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Need help making this bunk bed a reality! Answered

So, I want to do this project with my kids. They’re 5 and 7, and I want to start early in educating them that all this stuff that surrounds them is made by someone, and that someone can be them...

Also, they want a bunk bed. :)

Take a look at the photo...

Can anyone help me turn this picture into a design? I’m pretty handy, but I’d love it if someone with the carpentry-and-CAD skill intersection could take a crack at turning this pic into something I can use...




11 months ago

How about a bunkbed with a built in climbing wall instead of a ladder? That could be fun for kids!


Reply 9 months ago

Sounds good but i see the kid having trouble climbing rock wall in his bare feet shen he or she has to use the bathroom


10 months ago

I generally agree with Rick H on this. Just glancing at bunkbeds available for sale, a simple one with square cuts and joints is 2 to 3 hundred$. With angles etc foor more complexity, 2 to 3 thousand. That reflects skill and hours required to make it. The simplest bunkbed would be 2 by 4s assembled with carriage bolts. Functional + strong. And completed in a weekend. Something too ambitious often doesn't get completed.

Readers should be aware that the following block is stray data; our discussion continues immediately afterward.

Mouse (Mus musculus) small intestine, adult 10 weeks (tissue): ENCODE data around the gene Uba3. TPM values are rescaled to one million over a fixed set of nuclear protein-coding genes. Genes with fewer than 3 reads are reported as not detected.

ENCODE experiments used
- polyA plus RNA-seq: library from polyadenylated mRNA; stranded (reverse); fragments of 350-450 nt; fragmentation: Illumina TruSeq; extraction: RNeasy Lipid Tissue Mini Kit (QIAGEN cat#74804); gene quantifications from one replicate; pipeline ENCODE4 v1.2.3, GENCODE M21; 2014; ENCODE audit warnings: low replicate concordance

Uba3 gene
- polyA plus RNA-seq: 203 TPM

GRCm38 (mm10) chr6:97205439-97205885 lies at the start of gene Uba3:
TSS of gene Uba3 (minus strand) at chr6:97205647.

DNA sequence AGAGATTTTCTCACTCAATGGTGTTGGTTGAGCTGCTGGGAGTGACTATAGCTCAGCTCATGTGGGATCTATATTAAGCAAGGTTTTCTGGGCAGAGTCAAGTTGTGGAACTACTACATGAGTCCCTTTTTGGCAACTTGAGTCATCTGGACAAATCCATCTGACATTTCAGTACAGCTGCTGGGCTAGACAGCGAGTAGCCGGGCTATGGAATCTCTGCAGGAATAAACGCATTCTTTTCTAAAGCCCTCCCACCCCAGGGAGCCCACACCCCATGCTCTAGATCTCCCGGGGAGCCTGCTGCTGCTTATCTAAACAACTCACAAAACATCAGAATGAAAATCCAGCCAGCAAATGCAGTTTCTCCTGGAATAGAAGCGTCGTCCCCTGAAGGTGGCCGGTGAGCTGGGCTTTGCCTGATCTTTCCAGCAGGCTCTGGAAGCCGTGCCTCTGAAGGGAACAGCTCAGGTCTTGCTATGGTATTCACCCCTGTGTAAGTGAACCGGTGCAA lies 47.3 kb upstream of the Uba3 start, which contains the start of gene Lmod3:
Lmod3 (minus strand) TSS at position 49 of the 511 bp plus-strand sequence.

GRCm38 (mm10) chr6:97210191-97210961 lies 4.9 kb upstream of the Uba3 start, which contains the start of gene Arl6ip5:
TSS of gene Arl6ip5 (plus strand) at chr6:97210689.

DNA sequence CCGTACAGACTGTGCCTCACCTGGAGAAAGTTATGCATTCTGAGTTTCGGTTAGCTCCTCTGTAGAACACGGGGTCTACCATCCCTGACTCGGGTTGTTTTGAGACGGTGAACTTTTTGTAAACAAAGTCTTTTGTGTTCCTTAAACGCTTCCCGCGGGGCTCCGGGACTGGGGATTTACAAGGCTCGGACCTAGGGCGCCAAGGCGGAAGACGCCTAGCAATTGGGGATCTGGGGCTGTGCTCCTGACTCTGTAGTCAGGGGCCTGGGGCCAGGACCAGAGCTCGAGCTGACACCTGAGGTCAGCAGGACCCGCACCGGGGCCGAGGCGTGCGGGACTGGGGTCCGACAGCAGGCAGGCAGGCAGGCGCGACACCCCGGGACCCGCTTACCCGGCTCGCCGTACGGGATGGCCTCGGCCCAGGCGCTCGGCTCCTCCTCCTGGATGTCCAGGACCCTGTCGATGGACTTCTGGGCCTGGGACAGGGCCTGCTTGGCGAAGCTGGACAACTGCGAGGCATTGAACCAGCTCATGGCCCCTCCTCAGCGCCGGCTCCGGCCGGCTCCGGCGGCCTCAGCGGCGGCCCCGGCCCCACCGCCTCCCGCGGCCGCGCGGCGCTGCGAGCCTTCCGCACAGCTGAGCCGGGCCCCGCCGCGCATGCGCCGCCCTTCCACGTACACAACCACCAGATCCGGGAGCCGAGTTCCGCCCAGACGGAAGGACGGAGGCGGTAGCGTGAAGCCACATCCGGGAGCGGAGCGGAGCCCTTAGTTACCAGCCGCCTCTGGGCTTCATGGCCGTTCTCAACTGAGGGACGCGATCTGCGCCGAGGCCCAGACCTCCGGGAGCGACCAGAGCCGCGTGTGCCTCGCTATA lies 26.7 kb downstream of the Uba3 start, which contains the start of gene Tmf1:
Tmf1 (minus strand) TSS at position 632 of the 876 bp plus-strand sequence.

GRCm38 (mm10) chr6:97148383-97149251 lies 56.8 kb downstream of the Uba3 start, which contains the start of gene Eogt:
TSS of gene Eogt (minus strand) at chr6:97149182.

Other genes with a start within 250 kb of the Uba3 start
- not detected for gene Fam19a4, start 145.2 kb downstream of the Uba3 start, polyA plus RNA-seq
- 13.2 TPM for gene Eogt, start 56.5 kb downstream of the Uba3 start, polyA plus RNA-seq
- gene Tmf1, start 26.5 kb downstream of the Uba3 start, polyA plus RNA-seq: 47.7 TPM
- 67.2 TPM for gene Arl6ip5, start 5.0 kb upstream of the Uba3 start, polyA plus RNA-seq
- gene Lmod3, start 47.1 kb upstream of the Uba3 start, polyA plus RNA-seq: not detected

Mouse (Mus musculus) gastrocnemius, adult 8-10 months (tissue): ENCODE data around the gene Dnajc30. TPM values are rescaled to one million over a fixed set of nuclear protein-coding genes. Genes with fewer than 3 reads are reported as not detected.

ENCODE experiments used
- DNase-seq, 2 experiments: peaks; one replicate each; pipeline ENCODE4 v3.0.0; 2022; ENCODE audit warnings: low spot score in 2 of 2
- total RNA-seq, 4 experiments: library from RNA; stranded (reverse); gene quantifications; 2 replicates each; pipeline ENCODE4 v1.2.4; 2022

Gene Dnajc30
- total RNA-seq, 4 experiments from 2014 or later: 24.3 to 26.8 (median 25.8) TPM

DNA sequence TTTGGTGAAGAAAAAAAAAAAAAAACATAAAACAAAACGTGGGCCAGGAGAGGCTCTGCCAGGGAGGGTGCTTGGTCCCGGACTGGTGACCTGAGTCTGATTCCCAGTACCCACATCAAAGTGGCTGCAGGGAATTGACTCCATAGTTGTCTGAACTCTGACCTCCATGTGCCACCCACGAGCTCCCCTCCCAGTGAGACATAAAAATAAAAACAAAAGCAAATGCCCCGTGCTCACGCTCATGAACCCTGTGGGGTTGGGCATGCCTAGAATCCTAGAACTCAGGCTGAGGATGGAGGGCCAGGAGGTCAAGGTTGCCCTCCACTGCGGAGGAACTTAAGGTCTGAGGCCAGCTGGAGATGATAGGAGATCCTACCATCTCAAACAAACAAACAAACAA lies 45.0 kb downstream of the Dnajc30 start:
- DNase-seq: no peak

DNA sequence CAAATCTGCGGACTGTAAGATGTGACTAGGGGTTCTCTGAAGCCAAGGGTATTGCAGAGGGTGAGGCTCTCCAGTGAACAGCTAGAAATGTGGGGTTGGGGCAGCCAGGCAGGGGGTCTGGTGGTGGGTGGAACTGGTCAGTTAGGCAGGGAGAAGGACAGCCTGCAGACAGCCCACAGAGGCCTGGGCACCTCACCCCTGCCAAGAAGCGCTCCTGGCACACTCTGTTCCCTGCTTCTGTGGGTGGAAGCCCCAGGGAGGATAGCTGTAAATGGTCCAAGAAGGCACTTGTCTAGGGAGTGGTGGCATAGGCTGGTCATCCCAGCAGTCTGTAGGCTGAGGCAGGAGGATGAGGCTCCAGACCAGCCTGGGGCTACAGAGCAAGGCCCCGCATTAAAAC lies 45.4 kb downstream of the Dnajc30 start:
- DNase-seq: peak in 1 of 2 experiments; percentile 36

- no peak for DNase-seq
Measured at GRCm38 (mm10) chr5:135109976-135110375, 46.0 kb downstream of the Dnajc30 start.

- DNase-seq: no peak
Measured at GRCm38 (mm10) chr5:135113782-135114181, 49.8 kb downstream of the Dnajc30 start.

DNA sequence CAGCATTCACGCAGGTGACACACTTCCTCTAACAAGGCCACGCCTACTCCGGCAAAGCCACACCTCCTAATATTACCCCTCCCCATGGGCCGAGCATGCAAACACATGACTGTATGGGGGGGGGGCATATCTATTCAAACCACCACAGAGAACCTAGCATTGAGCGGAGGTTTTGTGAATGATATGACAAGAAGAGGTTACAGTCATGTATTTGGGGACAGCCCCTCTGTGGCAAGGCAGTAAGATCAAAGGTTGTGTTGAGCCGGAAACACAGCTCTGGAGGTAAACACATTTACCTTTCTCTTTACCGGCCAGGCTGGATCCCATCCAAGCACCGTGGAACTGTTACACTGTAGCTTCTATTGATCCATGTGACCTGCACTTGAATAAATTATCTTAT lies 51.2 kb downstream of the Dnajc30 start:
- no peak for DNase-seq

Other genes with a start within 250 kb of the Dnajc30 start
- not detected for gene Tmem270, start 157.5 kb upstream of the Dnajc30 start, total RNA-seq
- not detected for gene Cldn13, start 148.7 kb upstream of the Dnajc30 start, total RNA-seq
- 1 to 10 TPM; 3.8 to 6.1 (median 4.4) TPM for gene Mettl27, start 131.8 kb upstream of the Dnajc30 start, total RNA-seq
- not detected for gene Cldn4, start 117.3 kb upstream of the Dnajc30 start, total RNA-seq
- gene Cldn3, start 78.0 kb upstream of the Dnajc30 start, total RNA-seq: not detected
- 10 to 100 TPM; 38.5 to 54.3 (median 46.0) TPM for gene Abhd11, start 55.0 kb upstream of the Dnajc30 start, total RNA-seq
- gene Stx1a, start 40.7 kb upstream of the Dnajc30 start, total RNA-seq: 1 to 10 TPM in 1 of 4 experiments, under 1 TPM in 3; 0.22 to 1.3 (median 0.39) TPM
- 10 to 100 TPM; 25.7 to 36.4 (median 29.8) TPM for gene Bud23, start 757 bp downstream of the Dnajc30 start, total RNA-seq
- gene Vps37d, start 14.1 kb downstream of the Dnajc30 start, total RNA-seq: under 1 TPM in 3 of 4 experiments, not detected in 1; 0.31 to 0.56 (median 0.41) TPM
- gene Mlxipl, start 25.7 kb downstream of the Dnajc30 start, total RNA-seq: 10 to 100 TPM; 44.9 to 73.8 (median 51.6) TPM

11 months ago

Don't you think you should start them off with smaller and simpler projects?

I worry that if you can't draw out the plans for this with a pencil then your not likely to be able to make it.

IF you want plans then your going to have to give some sizes so the beds can be dimentioned properly.


Reply 11 months ago


Thanks for the solid advice! You make a good point. However, I’m no stranger to large projects; this will be my *kids’* first large undertaking. Which is kind of the point. :)

I’m asking for help here because I know my strengths. I can tackle complex builds that take months to finish, no problem. I’ve just always had instructions to work off. I could draw this out with a pencil, sure, but I’m confident I’d waste a fair amount of time making mistakes. Hence my request... I don’t have experience with some obvious questions:

“How to make it sturdy (i.e., monkey-climbing kid-resistant) without wasteful over-engineering?”

“How to design it so it can be disassembled and moved easily?”

And of course, the dreaded questions that I don’t even know to ask... :)

So, yes, sizes: Twin mattresses for the actual beds. Eight foot ceiling.


Reply 11 months ago

I am not sure 8 feet is enough head room. Even if the lower bunk is on the floor you only have a max of 4 feet above each bed. Kids bounce up and down a lot on beds.

PS mattresses come in different sizes. ie widths - at least here in the UK.

I doubt you will find anyone who will draw up the plans for you: a) it is a pretty big job and time consuming b) If you looking for structural calculations to make sure its. strong enough there will be some responsibility attached.

Better get out the pencil, simplify the structure and make it with 2 x 3's and 18mm plywood.


Reply 11 months ago

Concept in minimum 3 x 2. and 18 mm ply wood for the bed base and side panels.

The orange is a safety side panel that also adds stiffness to the frame to prevent it twisting - You can add your climbing wall to the end.

I suggest for stifness you should mortice and tennon the cross beams into the legs.

Dimensions are up to you.

Beyoned this you can make it as fancy as you like.